Delirium

Delirium. This is probably the favorite subject of all geriatrician (with falls) and it is in fact one of the most important to know if you want to be called a « care for the elderly » person. I heard so many different presentations on the subject, but the one from this week was the best. This is a summary of the « Giant geriatric seminar » done by Dr Dan Liberman.

First, he showed us how prevalent deliriums are (more than I thought!). I verified this information and these approximations are accurate.

Epidemiology: prevalence of delirium in various wards:

  • ER: 10-20%
  • General Internal medicine: 30-50%
  • General surgery: 50-70%
  • Intensive care unit: 80-90%

Then, he asked us what are the more dramatic complications of delirium (now I am all ears!)

Complications of delirium:

  • Increasing risk of falls
  • Increasing functional decline
  • More institutionalization
  • Increased LOS in hospital
  • Increased long term cognitive impairment
  • And of course, increased mortality.

He presented this study done in a family medicine hospital ward that compared the % of mortality in delirious patient versus non-delirious patient at 1 and 6 months (1):

  1 month 6 months
Non-delirious patient 5% 15%
Delirious patient 10% 22%

Predisposition factors: (anything that have a LR>3)(2)

  • Cognitive impairment <24/30 on MMSE
  • Decreased vision <20/70
  • Severe illness (High APACHE score)
  • Dehydration (increased BUN)
  • Age?

Precipitating factors: (anything that have a LR>3)

  • Physical restraints
  • Foley
  • Iatrogenic/procedure
  • Malnutrition (decreased albumin)

You know the incredible lists of predisposition or precipitating factors that usual books/presenters give? Nobody can remember all of these. The items of the present list are actually significantly contributing to delirium. That is more helpful, it means you have an actual target when facing delirium (among other things I know, wait for it).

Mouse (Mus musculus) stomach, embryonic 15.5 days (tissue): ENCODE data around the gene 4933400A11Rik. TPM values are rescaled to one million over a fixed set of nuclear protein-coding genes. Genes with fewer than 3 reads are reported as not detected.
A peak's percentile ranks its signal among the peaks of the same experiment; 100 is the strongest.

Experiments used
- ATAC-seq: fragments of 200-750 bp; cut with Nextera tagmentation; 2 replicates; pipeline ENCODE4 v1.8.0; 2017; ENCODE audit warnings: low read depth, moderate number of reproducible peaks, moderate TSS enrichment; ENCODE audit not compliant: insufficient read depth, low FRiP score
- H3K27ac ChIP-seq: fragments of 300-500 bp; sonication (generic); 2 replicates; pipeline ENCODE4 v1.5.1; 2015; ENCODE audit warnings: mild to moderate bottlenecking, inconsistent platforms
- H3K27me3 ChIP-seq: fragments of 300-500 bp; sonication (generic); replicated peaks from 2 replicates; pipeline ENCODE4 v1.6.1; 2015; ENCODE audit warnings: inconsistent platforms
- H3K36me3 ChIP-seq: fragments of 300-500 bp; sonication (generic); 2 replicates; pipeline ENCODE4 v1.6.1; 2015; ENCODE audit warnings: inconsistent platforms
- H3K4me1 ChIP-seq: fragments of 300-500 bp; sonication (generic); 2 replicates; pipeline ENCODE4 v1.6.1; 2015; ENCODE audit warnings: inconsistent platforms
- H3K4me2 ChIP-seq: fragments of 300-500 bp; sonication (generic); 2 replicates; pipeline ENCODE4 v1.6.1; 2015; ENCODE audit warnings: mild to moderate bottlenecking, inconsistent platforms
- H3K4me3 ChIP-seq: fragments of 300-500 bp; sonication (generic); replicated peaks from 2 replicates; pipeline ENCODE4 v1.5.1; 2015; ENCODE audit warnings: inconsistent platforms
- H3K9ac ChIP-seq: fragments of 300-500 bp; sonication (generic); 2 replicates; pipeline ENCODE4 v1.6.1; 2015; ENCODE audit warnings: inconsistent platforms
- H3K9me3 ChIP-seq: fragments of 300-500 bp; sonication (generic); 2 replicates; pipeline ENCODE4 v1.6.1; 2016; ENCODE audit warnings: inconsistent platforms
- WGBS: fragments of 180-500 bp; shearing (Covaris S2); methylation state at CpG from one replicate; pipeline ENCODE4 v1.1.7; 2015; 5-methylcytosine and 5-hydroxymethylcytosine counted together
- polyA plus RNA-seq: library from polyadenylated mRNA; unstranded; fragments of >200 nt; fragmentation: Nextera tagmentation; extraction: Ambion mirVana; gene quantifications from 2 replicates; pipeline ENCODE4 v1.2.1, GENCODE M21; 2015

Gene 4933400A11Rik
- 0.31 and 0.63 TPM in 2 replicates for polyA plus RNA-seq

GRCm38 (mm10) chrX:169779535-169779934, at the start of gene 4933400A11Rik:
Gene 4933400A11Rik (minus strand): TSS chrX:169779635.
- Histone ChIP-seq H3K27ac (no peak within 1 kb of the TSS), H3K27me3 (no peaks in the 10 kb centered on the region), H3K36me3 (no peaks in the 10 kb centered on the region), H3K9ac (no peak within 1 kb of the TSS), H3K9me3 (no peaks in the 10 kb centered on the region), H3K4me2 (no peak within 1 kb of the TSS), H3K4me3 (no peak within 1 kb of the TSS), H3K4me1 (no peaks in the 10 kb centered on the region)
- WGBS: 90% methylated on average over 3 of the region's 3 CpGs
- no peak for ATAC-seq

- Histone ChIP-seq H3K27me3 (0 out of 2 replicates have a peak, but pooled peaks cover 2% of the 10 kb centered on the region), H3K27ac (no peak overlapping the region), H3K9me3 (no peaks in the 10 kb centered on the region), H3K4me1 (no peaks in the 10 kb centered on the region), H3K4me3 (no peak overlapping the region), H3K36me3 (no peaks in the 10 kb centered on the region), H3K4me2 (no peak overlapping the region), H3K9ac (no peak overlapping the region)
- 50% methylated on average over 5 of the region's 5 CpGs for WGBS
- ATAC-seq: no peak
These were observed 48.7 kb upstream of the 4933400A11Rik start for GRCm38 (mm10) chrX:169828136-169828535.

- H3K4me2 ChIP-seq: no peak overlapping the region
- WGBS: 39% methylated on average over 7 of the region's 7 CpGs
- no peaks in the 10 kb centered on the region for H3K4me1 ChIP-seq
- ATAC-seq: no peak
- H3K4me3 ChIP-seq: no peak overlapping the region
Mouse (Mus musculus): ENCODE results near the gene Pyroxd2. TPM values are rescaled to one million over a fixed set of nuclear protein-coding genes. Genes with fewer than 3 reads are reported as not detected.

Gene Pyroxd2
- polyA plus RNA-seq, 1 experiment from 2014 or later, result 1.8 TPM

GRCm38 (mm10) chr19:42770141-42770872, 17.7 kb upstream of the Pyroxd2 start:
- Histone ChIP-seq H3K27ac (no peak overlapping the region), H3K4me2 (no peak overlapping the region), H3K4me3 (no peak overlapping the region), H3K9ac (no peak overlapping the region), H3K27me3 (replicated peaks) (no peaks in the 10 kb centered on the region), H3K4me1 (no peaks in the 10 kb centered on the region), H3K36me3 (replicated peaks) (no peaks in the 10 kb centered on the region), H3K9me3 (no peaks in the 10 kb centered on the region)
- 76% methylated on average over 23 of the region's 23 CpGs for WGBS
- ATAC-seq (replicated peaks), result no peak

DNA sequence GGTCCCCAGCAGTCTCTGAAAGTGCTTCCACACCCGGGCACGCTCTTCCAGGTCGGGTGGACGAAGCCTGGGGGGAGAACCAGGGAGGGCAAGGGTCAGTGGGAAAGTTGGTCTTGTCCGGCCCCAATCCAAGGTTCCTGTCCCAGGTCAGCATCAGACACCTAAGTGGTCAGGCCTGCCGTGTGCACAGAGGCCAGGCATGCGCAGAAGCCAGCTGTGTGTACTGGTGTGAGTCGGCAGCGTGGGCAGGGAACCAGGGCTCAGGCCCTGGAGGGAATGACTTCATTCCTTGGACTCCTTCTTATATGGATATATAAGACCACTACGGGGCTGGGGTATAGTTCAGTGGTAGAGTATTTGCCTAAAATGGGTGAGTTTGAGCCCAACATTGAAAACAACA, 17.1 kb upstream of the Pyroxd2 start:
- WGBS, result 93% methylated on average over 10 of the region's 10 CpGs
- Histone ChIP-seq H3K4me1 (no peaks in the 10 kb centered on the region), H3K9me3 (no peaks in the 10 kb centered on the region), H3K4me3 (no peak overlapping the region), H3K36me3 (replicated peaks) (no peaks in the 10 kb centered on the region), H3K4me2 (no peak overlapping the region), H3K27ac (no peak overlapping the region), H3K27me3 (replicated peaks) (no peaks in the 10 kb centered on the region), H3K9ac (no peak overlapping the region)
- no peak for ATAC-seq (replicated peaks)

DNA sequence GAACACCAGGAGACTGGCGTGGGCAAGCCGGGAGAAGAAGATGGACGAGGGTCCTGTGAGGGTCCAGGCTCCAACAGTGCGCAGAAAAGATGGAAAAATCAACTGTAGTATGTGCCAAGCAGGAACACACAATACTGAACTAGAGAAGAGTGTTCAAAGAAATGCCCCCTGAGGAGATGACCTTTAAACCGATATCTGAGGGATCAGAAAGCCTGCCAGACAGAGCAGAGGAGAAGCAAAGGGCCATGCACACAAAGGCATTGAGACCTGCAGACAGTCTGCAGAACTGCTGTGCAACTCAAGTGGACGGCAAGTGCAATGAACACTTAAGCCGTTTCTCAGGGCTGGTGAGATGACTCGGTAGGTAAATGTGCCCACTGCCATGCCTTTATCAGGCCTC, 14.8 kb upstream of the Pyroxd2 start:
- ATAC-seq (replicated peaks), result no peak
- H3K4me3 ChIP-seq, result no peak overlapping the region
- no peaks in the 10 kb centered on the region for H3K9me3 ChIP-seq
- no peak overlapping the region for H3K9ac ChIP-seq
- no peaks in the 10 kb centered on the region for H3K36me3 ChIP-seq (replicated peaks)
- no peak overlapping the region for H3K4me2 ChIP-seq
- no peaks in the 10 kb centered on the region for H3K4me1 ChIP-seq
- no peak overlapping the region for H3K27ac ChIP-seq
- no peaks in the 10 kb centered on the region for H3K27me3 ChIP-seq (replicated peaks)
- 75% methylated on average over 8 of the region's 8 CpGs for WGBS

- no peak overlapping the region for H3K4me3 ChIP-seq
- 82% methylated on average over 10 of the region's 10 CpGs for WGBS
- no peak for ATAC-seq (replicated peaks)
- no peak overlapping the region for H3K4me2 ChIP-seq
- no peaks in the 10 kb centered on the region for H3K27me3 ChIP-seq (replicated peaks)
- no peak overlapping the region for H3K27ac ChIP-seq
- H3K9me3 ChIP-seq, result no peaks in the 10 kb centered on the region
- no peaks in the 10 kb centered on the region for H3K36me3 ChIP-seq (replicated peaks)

Diagnosis of delirium: Confusion Assessment Method (CAM) algorithm

You need to have these 2 items: Acute onset/fluctuating AND Inattention

Plus, either one of these: Disorganized thinking OR Altered level of consciousness

Easy one, I knew that! But, how do you evaluate inattention? My short answer, if you are not able to do a neurological exam because the patient does not follow your order= inattention. There is other testing: the 100-7 calculation, asking the days of the week, the months of the year backward, spelling the word world backward. This is very practical! Also, if your patient falls asleep while talking to you, either you are very boring or he is inattentive! The sensitivity of CAM is about 94%, which is acceptable for a screening tool. Inter-ratter reliability is measured with a kappa of 0.7-1.0 (3). These are all good reasons to use it. On the plus side, it is so easy to use!

Utility of CT-Scan:

1-2% of time, the CT-scan will explain the reason why the patient is delirious (bleeding, stroke, mass).

2-4% if you can find an abnormality on the neurological exam.

And how many in the emergency department we do for these patients? I found this retrospective study done in Boston in 2014 that presented exactly these numbers. 1714 head CT were done, 398 had the clinical indication of delirium, 2.7% of findings in the absence of fall, known brain process or new neurological findings (Bortinger 2014). This other study did state that in absence of neurological findings, head trauma or falls the CT will not offer an answer to the acute confusion state (4). But for that, you have to be able to actually do a good neurological exam that could be difficult in delirious patient. I think that what we should understand from this is if you have a patient with an acute confusion state without obvious trauma or neurological findings but your workup is somehow negative, a CT could be considered but not as an “no brainer” delirium workup.